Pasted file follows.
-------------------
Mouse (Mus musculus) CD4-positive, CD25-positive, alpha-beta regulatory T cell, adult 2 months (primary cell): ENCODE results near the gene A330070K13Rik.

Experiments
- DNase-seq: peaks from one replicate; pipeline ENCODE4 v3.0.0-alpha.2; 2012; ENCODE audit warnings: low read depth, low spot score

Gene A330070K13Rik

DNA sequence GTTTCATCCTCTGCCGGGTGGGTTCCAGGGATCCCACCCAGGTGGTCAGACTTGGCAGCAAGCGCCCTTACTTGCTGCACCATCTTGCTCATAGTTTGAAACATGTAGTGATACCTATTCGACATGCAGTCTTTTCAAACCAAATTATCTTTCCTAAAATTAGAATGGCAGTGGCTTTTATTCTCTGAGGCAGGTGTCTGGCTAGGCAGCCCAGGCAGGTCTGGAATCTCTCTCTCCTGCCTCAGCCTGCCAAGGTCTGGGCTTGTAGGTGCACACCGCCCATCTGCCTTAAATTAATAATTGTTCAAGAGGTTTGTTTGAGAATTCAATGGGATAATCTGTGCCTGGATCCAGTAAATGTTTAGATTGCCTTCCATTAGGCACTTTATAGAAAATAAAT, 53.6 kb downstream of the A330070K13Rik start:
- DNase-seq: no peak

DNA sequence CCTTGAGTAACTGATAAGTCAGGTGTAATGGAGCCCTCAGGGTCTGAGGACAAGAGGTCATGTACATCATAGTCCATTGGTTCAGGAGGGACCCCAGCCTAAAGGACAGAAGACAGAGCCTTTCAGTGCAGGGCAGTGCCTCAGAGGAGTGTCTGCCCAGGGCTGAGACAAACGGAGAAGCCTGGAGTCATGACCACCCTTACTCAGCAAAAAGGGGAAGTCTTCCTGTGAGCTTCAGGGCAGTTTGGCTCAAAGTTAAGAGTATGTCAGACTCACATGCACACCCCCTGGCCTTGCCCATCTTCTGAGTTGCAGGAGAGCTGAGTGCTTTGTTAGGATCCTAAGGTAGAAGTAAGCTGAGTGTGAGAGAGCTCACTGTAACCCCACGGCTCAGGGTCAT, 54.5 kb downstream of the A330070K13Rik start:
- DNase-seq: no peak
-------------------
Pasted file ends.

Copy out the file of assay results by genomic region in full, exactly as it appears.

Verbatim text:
Mouse (Mus musculus) CD4-positive, CD25-positive, alpha-beta regulatory T cell, adult 2 months (primary cell): ENCODE results near the gene A330070K13Rik.

Experiments
- DNase-seq: peaks from one replicate; pipeline ENCODE4 v3.0.0-alpha.2; 2012; ENCODE audit warnings: low read depth, low spot score

Gene A330070K13Rik

DNA sequence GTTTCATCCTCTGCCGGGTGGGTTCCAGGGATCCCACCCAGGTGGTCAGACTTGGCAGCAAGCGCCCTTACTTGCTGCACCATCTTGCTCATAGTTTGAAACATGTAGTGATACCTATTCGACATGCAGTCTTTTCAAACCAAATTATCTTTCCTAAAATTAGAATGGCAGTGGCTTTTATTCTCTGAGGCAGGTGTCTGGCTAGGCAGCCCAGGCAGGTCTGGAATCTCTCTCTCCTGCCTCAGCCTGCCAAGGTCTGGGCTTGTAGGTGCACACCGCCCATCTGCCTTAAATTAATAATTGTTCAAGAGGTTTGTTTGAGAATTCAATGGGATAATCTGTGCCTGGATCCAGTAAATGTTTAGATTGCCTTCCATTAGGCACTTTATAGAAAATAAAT, 53.6 kb downstream of the A330070K13Rik start:
- DNase-seq: no peak

DNA sequence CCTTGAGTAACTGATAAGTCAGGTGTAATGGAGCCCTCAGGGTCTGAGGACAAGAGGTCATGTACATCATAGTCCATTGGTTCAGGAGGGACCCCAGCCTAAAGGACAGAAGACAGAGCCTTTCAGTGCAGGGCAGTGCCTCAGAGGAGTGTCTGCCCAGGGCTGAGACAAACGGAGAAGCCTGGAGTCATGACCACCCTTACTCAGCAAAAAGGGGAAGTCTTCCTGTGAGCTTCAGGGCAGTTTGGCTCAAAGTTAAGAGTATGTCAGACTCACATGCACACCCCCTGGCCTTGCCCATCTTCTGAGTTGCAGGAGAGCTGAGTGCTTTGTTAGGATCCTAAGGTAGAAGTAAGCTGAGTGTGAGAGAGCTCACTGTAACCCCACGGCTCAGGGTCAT, 54.5 kb downstream of the A330070K13Rik start:
- DNase-seq: no peak